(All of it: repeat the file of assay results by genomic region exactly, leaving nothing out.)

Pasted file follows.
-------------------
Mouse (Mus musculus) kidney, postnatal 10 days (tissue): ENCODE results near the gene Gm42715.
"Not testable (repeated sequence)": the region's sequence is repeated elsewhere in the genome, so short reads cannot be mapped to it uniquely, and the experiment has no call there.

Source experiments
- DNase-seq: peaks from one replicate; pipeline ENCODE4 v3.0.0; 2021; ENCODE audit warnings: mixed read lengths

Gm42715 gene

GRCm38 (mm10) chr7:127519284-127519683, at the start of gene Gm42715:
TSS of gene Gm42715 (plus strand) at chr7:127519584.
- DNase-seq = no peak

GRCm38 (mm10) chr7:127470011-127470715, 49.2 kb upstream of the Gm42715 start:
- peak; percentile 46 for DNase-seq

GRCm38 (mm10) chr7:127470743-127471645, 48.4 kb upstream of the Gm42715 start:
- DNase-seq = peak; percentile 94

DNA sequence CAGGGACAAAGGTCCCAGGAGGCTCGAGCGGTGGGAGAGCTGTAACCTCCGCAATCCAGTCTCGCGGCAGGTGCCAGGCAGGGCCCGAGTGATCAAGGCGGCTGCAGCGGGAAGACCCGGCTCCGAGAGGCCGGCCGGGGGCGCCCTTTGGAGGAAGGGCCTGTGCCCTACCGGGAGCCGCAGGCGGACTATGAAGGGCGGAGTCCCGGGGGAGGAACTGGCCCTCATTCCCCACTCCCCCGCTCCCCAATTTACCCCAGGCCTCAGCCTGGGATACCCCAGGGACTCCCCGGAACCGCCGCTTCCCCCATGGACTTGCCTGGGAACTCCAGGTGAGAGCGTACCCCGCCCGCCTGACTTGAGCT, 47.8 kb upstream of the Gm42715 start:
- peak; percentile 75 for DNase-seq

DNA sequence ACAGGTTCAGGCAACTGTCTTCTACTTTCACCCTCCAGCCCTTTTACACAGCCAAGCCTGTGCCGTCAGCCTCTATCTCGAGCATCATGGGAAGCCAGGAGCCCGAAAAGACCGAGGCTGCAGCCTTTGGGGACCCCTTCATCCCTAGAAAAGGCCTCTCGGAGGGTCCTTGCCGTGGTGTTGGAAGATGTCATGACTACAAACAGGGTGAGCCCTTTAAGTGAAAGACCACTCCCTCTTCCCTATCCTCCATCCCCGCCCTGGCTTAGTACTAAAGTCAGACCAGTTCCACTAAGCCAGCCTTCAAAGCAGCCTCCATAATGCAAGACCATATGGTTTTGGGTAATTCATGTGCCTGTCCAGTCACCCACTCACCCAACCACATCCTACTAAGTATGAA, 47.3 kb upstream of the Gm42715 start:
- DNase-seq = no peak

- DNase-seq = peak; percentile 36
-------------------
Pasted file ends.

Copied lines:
Mouse (Mus musculus) kidney, postnatal 10 days (tissue): ENCODE results near the gene Gm42715.
"Not testable (repeated sequence)": the region's sequence is repeated elsewhere in the genome, so short reads cannot be mapped to it uniquely, and the experiment has no call there.

Source experiments
- DNase-seq: peaks from one replicate; pipeline ENCODE4 v3.0.0; 2021; ENCODE audit warnings: mixed read lengths

Gm42715 gene

GRCm38 (mm10) chr7:127519284-127519683, at the start of gene Gm42715:
TSS of gene Gm42715 (plus strand) at chr7:127519584.
- DNase-seq = no peak

GRCm38 (mm10) chr7:127470011-127470715, 49.2 kb upstream of the Gm42715 start:
- peak; percentile 46 for DNase-seq

GRCm38 (mm10) chr7:127470743-127471645, 48.4 kb upstream of the Gm42715 start:
- DNase-seq = peak; percentile 94

DNA sequence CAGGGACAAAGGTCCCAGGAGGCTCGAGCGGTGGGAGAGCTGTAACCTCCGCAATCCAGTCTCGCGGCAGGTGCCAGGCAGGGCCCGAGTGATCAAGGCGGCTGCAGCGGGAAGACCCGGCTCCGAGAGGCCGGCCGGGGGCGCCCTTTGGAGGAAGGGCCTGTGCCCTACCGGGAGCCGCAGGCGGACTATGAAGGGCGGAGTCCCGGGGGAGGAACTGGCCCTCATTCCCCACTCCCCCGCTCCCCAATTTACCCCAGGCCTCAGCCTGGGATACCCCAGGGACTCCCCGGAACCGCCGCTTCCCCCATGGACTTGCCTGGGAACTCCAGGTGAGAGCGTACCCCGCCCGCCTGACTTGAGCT, 47.8 kb upstream of the Gm42715 start:
- peak; percentile 75 for DNase-seq

DNA sequence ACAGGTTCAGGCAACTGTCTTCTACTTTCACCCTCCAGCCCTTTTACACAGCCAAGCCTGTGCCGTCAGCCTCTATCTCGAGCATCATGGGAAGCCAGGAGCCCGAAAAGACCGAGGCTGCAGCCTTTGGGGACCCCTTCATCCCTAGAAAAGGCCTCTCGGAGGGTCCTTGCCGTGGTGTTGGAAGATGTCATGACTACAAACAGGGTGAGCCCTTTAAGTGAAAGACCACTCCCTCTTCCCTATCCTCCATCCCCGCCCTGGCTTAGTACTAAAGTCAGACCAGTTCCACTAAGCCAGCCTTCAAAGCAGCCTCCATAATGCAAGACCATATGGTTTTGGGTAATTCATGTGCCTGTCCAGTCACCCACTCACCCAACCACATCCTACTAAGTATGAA, 47.3 kb upstream of the Gm42715 start:
- DNase-seq = no peak

- DNase-seq = peak; percentile 36